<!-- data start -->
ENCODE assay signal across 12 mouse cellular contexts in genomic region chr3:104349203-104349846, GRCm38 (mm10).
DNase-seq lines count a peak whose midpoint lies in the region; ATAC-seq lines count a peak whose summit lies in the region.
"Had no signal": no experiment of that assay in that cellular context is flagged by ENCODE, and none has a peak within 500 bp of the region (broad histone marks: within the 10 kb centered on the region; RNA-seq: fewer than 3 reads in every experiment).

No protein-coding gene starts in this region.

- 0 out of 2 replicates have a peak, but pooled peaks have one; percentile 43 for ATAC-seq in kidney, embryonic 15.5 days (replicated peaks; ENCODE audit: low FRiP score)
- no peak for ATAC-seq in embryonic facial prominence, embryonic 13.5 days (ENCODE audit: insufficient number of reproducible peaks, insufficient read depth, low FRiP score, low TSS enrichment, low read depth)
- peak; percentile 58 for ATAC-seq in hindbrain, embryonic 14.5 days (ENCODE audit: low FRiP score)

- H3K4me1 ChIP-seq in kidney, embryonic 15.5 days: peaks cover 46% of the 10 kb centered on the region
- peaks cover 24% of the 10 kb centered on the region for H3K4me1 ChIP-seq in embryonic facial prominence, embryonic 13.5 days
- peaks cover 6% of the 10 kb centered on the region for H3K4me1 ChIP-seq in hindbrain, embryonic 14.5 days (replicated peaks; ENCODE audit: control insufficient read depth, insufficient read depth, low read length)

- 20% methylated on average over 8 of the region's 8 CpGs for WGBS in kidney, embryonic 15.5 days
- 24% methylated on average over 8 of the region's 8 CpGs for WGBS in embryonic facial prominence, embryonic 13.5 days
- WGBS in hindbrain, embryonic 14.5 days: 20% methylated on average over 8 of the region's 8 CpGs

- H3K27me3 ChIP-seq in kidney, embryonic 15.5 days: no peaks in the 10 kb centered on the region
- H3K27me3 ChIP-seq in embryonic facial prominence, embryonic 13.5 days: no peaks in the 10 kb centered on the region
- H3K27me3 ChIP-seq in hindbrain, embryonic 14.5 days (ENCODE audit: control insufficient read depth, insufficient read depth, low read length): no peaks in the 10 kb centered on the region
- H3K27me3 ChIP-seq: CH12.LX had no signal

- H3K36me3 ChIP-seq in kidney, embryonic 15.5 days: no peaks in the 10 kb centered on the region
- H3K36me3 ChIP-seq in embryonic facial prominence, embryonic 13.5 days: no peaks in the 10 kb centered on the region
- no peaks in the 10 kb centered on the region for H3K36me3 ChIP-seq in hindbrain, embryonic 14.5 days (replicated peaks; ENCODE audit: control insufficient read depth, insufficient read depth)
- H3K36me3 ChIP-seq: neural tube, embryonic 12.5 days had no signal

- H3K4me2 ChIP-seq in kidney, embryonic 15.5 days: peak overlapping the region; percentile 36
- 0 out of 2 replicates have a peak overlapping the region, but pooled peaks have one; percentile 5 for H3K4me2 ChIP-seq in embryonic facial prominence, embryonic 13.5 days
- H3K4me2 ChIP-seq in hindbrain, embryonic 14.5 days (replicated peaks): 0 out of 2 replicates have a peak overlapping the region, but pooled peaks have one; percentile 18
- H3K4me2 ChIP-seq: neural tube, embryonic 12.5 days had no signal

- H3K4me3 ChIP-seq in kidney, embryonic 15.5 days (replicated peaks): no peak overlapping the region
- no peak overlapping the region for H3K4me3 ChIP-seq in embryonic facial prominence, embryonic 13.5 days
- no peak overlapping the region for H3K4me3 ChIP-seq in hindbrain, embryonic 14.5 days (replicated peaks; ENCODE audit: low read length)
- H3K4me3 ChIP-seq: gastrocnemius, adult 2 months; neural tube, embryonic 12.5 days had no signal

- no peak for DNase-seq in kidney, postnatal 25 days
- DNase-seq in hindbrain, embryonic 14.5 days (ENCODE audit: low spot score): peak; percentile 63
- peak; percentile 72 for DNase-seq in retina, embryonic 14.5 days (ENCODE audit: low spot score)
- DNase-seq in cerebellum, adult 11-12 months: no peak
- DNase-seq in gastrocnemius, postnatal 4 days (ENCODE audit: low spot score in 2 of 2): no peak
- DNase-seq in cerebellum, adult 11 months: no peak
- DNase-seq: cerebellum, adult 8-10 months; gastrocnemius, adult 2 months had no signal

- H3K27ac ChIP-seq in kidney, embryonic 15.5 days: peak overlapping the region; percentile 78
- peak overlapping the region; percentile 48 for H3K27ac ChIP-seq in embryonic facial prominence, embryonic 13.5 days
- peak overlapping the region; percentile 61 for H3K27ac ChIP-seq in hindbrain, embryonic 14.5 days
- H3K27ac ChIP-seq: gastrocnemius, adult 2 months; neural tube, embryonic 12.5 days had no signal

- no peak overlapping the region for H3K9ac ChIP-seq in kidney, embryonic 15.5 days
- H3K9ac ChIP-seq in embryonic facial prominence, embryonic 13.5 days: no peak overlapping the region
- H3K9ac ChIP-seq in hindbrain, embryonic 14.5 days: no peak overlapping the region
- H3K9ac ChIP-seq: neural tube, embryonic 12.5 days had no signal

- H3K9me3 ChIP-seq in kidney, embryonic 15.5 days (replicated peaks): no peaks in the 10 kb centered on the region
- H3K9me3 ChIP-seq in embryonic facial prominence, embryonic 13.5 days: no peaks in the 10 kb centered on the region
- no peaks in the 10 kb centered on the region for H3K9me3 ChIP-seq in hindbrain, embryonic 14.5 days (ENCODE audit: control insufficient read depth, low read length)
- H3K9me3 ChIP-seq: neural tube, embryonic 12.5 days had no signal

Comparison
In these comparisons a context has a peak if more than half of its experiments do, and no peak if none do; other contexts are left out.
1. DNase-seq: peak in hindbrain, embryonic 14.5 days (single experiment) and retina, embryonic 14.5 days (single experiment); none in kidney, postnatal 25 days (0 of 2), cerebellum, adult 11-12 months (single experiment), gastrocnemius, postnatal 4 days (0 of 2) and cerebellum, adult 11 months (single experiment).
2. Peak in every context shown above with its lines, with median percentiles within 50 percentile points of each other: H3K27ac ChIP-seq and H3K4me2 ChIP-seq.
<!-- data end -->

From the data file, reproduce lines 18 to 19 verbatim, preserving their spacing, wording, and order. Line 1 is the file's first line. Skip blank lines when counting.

- H3K36me3 ChIP-seq in kidney, embryonic 15.5 days: no peaks in the 10 kb centered on the region
- H3K36me3 ChIP-seq in embryonic facial prominence, embryonic 13.5 days: no peaks in the 10 kb centered on the region